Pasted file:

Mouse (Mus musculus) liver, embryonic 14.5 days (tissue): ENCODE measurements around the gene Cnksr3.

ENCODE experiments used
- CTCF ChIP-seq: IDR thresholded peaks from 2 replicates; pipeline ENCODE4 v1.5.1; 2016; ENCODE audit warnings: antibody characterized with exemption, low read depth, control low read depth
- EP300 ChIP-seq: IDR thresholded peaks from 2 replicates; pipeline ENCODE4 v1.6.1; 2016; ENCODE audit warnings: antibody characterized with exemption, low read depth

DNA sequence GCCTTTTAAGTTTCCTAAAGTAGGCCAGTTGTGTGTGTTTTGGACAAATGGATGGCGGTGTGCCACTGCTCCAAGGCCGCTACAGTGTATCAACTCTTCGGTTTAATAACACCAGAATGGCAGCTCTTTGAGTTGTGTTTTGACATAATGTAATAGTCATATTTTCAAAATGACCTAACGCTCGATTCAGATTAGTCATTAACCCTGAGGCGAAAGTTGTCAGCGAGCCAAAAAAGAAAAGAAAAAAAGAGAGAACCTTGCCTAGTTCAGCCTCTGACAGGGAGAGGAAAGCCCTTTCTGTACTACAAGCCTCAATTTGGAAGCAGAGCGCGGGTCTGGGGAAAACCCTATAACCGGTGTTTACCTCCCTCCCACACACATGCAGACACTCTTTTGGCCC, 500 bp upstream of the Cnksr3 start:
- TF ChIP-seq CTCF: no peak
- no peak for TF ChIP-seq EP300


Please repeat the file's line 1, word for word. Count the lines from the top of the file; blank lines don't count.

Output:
Mouse (Mus musculus) liver, embryonic 14.5 days (tissue): ENCODE measurements around the gene Cnksr3.